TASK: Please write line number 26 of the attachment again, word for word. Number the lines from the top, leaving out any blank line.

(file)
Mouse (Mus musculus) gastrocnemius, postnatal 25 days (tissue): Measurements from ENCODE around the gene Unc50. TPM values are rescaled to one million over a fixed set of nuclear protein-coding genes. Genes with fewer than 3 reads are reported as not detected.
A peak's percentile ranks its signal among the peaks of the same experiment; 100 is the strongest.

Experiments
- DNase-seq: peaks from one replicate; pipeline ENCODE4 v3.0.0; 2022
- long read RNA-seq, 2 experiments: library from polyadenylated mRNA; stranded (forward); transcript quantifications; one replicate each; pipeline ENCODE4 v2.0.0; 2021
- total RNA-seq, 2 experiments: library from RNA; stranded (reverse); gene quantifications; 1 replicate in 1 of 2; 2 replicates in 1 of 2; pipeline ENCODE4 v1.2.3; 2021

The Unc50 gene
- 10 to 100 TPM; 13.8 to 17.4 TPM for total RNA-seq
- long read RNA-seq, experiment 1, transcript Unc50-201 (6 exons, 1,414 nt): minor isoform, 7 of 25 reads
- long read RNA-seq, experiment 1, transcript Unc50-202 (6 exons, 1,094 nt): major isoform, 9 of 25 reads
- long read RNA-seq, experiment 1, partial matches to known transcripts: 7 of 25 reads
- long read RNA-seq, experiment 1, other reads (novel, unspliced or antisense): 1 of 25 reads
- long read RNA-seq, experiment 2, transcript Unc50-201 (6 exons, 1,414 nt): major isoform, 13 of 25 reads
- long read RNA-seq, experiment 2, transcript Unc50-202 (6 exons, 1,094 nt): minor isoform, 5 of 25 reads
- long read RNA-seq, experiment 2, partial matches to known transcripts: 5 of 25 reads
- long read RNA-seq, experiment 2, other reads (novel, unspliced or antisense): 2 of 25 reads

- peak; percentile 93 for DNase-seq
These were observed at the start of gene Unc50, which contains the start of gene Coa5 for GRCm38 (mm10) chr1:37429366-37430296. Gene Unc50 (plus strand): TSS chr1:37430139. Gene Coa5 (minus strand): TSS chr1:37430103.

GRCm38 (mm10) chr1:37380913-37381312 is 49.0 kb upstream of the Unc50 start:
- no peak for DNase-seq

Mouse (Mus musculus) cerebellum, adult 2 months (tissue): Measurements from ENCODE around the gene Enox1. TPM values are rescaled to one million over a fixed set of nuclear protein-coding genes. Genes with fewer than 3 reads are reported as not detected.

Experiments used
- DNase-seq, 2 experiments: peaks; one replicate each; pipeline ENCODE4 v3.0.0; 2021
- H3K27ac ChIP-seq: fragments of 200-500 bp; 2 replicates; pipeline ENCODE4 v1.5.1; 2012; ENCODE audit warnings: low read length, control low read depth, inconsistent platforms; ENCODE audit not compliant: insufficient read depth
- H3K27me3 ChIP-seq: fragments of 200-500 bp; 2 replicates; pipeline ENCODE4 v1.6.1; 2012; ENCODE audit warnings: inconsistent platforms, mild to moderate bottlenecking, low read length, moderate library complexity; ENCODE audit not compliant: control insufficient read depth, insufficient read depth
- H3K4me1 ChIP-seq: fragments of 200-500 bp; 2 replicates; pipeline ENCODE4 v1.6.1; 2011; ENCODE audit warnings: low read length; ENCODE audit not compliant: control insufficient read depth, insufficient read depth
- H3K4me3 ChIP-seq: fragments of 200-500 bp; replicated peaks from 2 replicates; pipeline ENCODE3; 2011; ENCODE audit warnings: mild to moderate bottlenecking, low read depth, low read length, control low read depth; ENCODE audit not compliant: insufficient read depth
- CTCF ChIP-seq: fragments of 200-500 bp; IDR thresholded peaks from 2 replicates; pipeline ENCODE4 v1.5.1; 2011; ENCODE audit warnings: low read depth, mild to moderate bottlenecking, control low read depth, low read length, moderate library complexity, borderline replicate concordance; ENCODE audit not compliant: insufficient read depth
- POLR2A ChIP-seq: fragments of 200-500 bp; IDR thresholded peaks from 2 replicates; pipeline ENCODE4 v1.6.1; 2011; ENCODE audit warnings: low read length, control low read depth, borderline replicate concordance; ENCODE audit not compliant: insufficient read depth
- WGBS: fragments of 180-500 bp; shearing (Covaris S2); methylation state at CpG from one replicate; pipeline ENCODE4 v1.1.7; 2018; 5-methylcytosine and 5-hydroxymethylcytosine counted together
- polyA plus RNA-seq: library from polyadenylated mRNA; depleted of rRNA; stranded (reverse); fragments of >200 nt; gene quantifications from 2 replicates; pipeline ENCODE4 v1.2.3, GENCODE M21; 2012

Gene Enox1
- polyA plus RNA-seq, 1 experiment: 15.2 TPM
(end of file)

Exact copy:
- H3K4me1 ChIP-seq: fragments of 200-500 bp; 2 replicates; pipeline ENCODE4 v1.6.1; 2011; ENCODE audit warnings: low read length; ENCODE audit not compliant: control insufficient read depth, insufficient read depth